News7 In Depth


Inside the organization helping victims of human trafficking in metro Detroit

Posted at 1:13 PM, Apr 18, 2022
and last updated 2022-04-18 17:28:59-04

(WXYZ) — Human trafficking goes on every day in both small and large numbers.

Women who are trafficked can be your neighbor or a relative. And it’s more common than you may think.

In our direct area, there are women who have fallen victim to human trafficking. Those hoping to get out sometimes find themselves at the Sanctum House, a safe haven for survivors.

Amy and Alice are two women staying in the sanctuary. They're under the radar in Oakland County and live with staff and volunteers.

They also receive free medical, dental, vision, mental health, and drug treatments.

They hit rock bottom to get here.

Alice was trafficked by a man she first met through Facebook. He groomed her and put her into trouble.

Alice was taken to the now infamousVictory Inn Hotel.

The area was the center of a criminal trial for trafficking women by the dozens with cocaine and heroin.

"I had victim written on my forehead. Please victimize me," Alice said.

Her intent to just party turned into being strung out — high and barely conscious.

In the Victory Inn, a woman became known as the dragon lady. She was an alleged enforcer telling women to get out and make money.

"My man is not paying for you to sit around here," she would tell victims of trafficking.

She's been charged and is awaiting trial.

Amy says she met her in a lockup where she denied the allegations from the feds.

"She was a good person. She didn’t know what was going on," Amy said.

Amy's story is similar to Alice's. She says she spent her life on the streets and in a seedy motel for years. She sold sex for money that went to her pimp.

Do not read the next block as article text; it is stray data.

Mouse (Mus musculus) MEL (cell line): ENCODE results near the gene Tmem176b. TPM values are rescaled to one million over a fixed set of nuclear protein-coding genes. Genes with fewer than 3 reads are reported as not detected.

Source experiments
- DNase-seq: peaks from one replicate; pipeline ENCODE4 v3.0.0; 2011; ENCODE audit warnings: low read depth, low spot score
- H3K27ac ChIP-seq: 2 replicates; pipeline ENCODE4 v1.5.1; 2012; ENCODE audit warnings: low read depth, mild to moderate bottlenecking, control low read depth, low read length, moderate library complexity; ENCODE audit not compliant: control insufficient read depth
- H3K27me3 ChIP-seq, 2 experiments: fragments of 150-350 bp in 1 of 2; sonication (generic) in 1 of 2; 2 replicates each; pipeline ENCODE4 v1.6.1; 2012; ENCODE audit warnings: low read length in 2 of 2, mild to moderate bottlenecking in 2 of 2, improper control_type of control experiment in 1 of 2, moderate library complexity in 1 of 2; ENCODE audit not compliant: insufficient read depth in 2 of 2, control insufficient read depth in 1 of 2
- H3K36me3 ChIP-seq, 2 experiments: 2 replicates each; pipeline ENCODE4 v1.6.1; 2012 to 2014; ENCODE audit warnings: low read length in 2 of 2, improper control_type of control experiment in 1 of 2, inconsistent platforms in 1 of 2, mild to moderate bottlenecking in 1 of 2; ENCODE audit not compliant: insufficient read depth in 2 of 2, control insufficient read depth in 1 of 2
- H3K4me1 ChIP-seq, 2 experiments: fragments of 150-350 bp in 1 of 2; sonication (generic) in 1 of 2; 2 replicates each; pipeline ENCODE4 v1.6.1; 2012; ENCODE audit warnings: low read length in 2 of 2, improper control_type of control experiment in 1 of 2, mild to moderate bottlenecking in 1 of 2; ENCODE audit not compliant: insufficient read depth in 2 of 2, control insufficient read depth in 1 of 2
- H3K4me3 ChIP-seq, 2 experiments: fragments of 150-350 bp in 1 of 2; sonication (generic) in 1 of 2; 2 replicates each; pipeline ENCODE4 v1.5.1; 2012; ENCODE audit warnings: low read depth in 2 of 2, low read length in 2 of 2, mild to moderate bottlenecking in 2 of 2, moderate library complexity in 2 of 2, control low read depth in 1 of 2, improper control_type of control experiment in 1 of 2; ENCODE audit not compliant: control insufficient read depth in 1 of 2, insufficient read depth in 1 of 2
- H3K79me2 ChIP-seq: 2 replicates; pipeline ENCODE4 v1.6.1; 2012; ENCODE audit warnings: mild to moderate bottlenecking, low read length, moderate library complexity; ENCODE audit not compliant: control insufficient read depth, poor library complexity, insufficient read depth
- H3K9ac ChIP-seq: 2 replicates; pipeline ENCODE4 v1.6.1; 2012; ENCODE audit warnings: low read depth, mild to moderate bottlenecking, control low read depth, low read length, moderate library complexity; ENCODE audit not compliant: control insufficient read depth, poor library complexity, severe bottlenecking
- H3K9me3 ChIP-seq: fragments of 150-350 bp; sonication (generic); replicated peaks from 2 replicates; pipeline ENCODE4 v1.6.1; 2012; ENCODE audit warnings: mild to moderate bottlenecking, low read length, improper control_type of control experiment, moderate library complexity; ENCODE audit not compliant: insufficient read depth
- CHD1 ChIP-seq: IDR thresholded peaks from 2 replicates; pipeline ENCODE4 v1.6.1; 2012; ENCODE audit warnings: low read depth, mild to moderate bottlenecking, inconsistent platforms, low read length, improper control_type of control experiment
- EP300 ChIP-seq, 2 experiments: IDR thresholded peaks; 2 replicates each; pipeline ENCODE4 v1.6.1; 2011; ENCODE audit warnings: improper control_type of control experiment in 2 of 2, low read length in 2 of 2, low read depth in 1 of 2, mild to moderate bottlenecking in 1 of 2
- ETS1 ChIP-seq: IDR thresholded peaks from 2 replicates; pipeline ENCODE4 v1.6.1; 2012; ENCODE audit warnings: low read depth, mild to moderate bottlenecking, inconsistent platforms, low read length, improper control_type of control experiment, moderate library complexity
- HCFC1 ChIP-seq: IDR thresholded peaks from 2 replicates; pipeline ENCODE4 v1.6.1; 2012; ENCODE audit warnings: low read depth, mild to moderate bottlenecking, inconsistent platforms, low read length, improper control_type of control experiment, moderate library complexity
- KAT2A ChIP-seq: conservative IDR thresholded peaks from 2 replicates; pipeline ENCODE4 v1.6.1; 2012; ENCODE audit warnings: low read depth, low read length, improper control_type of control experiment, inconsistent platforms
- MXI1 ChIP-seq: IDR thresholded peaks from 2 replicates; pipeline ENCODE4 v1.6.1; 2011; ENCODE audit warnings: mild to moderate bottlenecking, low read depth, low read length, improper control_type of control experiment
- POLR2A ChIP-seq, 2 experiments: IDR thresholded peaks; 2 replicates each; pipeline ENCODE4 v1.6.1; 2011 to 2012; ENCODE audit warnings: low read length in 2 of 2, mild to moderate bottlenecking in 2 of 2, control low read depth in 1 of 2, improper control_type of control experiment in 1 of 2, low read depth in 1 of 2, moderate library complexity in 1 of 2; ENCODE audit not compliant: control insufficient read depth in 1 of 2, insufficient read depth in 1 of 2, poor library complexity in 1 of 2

There was no awareness. No self-esteem. No family help.

"I even had my mother knew everything I did," Amy said.

Amy and Alice are at the Sanctum House because no other help or treatment program gave them what they needed.

The Executive Director of Sanctum House says they built this program from scratch and it remains a work in progress.

Women who live here have to stay for two years to graduate from the program. The staff has been here from the beginning.

"We’ve been open over four years and it took us three to four years to do research," Karen Moore said.

Jennifer is in charge of marketing and fundraising for the non-profit. Shannon is the program director, and does work including scheduling all the doctors’ appointments. Mary Ellen schedules volunteers and does intake and Ericka Watkins is the case manager.

Women who don’t fit in here are put into other programs. So far 90 survivors have gone through this program.

The goal after 2 years is simple—get back to what we call normal.That includes being sober, independent, and productive.